Comments 2012 Annual Meeting


CB Financial Corporation

June 28, 2012

Mr. Anthony:    Comments

Good morning. I am John Anthony, Chairman of the Board of Directors of CB Financial Corporation, the bank holding company for Cornerstone Bank. On behalf of my fellow directors, the company’s management and staff, stockholders and customers, I welcome you to our 2012 Annual Meeting of stockholders. Thank you for your interest and congratulations to all who have helped Cornerstone Bank into a preferred bank for this area.

Copies of the 2011 annual report and the proxy statement and proxy card for the meeting were mailed in advance to each shareholder. We have additional copies here today for anyone who would like one.

I am thrilled to be here this morning to discuss our progress. Never have I appreciated an annual meeting as much as this one. Over the last three years we have suffered the worst economy since the Great Depression.  But we have survived! The worst is behind us and we look forward to the future. Now we can turn our attentions to thriving.  There will be more challenges but we will not falter.  And, we will not change who we are. We’re still the Bank we promised our community: a Bank that is locally owned, locally managed, and with a mission of serving THIS market. And THIS market has embraced Cornerstone, building us into the largest community bank in Wilson, behind only BB&T and Wells Fargo and ahead of banks such as First Citizens, Heritage, PNC & Bank of America.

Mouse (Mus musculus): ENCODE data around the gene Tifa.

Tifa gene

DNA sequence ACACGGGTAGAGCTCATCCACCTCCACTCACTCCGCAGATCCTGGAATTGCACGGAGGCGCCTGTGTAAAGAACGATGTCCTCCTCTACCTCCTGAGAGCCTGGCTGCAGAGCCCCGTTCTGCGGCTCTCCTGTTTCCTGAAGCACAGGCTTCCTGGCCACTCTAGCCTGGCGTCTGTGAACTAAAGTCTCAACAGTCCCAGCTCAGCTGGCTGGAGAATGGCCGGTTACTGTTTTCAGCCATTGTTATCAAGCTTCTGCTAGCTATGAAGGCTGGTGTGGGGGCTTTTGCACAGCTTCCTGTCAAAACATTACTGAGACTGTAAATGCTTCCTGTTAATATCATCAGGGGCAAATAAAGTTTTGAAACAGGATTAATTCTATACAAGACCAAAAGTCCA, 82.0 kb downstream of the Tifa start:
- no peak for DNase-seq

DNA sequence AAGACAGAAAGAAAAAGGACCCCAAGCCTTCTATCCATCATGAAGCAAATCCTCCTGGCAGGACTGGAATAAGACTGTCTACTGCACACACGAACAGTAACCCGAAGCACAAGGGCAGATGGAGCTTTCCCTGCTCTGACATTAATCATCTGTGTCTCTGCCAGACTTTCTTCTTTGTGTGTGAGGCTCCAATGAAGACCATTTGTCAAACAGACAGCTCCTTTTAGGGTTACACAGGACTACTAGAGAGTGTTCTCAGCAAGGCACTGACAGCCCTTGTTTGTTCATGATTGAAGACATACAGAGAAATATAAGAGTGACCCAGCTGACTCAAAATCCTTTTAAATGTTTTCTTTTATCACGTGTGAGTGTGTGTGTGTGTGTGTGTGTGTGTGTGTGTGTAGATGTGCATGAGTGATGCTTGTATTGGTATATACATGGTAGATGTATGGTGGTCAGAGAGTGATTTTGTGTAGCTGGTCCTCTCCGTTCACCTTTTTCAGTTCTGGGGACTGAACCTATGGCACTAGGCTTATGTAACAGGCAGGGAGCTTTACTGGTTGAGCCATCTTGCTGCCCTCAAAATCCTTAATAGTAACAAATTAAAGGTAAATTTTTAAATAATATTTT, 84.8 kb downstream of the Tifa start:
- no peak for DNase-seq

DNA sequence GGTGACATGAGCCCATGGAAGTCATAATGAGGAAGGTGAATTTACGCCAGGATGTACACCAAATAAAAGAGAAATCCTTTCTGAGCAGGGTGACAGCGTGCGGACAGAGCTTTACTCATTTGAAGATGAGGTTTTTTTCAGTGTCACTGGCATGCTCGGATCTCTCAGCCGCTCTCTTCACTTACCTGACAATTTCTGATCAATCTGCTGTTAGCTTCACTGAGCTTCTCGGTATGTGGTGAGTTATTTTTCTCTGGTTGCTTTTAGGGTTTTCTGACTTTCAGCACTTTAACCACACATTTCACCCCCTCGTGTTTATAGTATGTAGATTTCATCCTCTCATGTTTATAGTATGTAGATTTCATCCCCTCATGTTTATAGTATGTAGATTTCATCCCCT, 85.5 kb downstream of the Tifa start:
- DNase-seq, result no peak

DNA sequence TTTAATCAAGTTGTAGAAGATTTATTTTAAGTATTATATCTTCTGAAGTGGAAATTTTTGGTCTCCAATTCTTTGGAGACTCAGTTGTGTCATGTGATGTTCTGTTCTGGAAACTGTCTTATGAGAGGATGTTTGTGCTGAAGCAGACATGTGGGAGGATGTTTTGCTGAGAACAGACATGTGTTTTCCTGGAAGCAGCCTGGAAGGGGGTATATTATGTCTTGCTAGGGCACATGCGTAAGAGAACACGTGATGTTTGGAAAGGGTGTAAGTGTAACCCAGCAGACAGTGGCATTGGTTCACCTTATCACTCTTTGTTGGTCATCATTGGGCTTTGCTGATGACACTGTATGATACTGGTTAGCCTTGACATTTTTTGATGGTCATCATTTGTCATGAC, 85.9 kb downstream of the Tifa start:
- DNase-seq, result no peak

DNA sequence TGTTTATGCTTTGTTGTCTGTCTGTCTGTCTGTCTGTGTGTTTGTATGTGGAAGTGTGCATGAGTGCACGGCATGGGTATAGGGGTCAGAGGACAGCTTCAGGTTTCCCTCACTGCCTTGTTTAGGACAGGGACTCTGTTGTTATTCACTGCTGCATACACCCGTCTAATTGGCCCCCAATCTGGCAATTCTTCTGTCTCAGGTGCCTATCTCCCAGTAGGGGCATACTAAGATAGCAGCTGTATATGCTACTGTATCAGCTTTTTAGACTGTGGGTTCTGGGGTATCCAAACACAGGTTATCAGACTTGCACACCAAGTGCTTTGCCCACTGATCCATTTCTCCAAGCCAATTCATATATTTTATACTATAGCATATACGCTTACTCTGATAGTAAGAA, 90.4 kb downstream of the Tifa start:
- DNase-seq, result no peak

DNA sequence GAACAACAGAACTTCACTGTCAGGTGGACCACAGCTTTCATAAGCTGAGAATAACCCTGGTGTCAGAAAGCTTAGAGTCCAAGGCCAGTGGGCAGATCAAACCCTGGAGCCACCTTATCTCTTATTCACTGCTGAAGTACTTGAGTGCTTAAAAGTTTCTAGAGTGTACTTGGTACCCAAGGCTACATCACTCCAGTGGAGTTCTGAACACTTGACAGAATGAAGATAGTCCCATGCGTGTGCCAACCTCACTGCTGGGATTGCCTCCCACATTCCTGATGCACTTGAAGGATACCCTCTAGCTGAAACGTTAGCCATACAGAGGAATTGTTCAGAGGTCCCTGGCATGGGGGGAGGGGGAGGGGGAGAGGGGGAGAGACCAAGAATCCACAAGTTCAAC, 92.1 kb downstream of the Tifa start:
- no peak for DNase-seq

Mr. Osborn:     Comments

………. Now as we move outside the formalities and requirements of the annual meeting, we can shift to some comments and updates on our progress. We have been above-board and frank in telling you that we have lost a lot money in the past three years and that we are continuing to work through the requirements of our “consent agreement” with the FDIC. We have complied with virtually every item in that agreement.  One of the requirements was that we replenish the Bank’s regulatory capital.  On February 29 of this year we closed a private placement offering that provided us an additional $4 million of capital. We can never underestimate the importance of that campaign. Today there are more than 21 troubled banks in North Carolina that are either closed, under new management, or under new ownership composed of private equity or similar investors. Those troubled banks tried, in one way or another, to raise the capital necessary to remain independent and failed.  We are the only NC bank and one of the few banks in the nation to accomplish the feat of raising the capital necessary to survive and thrive from our stockholders and our community. We exist because the people of Wilson want us to exist and we are very much aware of that. Simply put, we are thankful.